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Cross-lagged relations between vocabulary and word reading in multi-scripts

Abstract

The goal of this study was to examine the cross-lagged relations between vocabulary and word reading in children learning two scripts at the same time (pinyin and Chinese). One hundred fifty-nine third-year kindergarten Chinese children (70 girls and 89 boys; mean age = 72.70 months) were assessed on measures of nonverbal IQ, phonological awareness, and vocabulary. In Grades 1 and 2, they were reassessed on pinyin reading, Chinese word reading, and vocabulary. Results of cross-lagged analysis indicated that vocabulary and Chinese word reading were reciprocally related. In contrast, the relation between pinyin reading and vocabulary was unidirectional (pinyin reading in Grade 1 predicted vocabulary in Grade 2). Taken together, these findings suggest that the direction of the relation between vocabulary and word reading is sensitive to the features of the script children are learning to read (thus, providing support of the script relativity hypothesis) and the time when these measures are assessed in different scripts.

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Notes

  1. Notice though that neither of these theoretical models makes predictions about the developmental relations of word reading and vocabulary. They only indicate that the relations between word reading and vocabulary should be reciprocal.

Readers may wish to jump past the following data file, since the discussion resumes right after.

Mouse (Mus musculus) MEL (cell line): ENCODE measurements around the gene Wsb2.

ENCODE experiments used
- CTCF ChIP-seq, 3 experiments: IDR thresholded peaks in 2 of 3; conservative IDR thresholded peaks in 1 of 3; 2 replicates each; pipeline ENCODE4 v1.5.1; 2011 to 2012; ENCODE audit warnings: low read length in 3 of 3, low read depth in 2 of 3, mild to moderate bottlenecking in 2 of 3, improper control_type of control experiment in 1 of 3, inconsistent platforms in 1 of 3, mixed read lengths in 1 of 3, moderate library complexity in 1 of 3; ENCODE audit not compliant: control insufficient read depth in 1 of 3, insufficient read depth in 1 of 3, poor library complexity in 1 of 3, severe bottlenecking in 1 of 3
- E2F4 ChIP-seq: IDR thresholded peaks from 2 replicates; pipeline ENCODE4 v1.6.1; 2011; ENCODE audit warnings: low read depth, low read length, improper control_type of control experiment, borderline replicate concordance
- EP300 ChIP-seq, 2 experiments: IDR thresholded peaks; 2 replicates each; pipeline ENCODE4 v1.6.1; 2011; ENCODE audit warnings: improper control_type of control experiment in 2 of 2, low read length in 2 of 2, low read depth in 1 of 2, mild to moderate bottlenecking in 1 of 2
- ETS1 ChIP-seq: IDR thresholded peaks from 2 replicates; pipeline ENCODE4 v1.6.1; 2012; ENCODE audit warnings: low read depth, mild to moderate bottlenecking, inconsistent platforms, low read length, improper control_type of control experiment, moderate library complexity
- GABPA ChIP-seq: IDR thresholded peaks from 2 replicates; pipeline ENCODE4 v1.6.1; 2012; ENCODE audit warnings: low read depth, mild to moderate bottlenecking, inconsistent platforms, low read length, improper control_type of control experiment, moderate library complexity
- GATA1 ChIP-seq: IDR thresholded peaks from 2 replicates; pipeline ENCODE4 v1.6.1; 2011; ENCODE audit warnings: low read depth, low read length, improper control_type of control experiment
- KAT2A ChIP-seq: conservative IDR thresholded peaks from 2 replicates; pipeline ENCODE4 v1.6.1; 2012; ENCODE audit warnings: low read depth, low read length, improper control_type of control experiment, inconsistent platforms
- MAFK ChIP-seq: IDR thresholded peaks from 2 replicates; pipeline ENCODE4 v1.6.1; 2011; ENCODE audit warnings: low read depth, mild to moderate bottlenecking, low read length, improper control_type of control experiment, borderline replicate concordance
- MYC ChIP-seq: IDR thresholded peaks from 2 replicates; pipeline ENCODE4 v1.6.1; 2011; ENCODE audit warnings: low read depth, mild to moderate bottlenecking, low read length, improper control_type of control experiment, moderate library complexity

2. Pinyin is introduced to first graders in mainland China about 3 weeks after the beginning of the first term of Grade 1 and it is the second unit in the children’s book (the first unit includes teaching simple Chinese characters). Its intensive teaching lasts about 8–10 weeks and it is taught every day for about an hour. From November of Grade 1 onwards, children are exposed and learn both pinyin and Chinese character. According to the Chinese curriculum standards in compulsory education (Ministry of Education, 2011), the study of pinyin is the goal of both Grades 1 and 2. This is why the general practice whenever a new character is to be taught in Grades 1 and 2 is to present the character simultaneously with its pinyin transcription printed on top of it. Children are first asked to sound out the pinyin syllable in order to get to the pronunciation of the character.

  3. There is no SES index available for the schools in China. However, we recruited children from the same kindergartens that participated in our previous studies (e.g., Zhang et al., 2018, 2019) in which we had asked parents to report on their education and income. These studies indicated that the family’s SES level was representative of the general population in Jining. Thus, by recruiting children from the same kindergartens, we are confident that the current sample is also representative in SES of the general population.

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Acknowledgement

This research was supported by a research grant from Jining University (2020QNSK01) to the third author.

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Correspondence to George K. Georgiou.

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Georgiou, G.K., Inoue, T. & Zhang, SZ. Cross-lagged relations between vocabulary and word reading in multi-scripts. Read Writ 35, 1343–1358 (2022). https://doi.org/10.1007/s11145-021-10233-7

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Keywords

  • Chinese
  • Cross-lagged analysis
  • Pinyin
  • Reading
  • Script relativity hypothesis
  • Vocabulary